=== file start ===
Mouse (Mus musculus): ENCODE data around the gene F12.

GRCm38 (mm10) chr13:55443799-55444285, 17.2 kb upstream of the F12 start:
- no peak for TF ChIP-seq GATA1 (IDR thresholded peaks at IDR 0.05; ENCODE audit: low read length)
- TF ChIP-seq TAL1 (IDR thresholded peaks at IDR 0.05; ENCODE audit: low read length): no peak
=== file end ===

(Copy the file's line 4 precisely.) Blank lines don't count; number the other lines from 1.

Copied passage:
- TF ChIP-seq TAL1 (IDR thresholded peaks at IDR 0.05; ENCODE audit: low read length): no peak